Route Paths

Route paths are used to match the URL in the browser address bar to routes and then extract the URL parameters. Route paths can be defined using a variety of syntaxes, each with different behaviors.

Route paths are strings that do not require a leading or trailing slash. The following are valid paths:

  • /
  • /about
  • about/
  • about
  • About

Important: Route paths are not case-sensitive by default. This means that /about and /About are considered the same path. This is a good thing, since this is the way most of the web works anyway! However, if you truly want to match a path with a different case, you can set a route's caseSensitive property to true.

Leading and trailing slashes are optional because they do not affect the hierarchy of the route structure. To build parent/child hierarchy inside of your path, you can use slashes inside of your route path:

  • about/me
  • about/me/
  • about/me/you
  • about/me/you/

To build route hierarchy outside of your route path, please use the route configuration APIs.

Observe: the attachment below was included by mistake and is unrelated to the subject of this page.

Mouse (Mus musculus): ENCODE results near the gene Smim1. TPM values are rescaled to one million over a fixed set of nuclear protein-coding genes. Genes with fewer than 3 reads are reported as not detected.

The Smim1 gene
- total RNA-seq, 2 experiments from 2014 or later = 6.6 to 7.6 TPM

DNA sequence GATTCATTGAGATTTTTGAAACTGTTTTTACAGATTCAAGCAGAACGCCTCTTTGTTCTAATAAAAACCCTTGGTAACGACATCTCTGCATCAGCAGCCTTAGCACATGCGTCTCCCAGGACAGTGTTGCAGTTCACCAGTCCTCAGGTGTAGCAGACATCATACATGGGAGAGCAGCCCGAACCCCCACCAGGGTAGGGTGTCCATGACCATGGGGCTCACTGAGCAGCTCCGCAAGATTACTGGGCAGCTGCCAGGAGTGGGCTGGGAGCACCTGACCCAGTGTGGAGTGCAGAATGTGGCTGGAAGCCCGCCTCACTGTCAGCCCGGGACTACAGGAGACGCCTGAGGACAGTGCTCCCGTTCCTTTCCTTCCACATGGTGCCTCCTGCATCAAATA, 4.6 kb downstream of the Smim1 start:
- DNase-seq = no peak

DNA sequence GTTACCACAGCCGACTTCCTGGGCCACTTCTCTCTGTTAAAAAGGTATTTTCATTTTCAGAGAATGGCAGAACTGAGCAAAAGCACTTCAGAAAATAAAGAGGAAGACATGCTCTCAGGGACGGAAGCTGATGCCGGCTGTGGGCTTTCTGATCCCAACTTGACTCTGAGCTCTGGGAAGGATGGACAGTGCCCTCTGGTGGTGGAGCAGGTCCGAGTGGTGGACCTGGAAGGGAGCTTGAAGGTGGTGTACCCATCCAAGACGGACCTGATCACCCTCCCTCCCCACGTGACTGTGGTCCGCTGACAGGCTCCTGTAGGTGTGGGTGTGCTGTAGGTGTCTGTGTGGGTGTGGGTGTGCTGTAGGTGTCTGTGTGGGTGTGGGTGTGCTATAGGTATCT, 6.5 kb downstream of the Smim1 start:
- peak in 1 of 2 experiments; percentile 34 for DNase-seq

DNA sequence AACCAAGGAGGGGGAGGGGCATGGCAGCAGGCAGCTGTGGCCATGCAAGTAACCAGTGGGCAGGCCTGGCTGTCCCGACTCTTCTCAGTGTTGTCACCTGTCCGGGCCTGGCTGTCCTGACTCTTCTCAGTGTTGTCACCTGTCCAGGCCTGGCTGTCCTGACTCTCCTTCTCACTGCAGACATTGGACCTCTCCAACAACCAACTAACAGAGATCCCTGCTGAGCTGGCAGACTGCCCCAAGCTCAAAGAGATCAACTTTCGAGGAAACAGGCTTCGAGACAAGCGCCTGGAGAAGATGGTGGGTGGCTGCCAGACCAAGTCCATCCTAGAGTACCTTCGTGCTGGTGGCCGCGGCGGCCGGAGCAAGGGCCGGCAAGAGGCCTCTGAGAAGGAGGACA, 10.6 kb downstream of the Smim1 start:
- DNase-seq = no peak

Root/Index Paths vs Normal Paths

A route with a path of / is considered the root or index route for its parent route and is used to render content for a parent route when no child path is present. For example:

tsx
let rootRoute = createRouteConfig()
// This is the index route for the entire router
const indexRoute = rootRoute.createRoute({ path: '/' })
const blogRoute = rootRoute.createRoute({ path: 'blog' })
// This is the index route for the `/blog` route
const blogIndexRoute = blogRoute.createRoute({ path: '/' })
const routeConfig = rootRoute.addChildren([
indexRoute,
blogRoute.addChildren([blogIndexRoute]),
])

Layout Routes

A layout route is a route that does not have a path, but allows wrapping it's child routes with wrapper elements or shared logic. See Layout Routes for more information.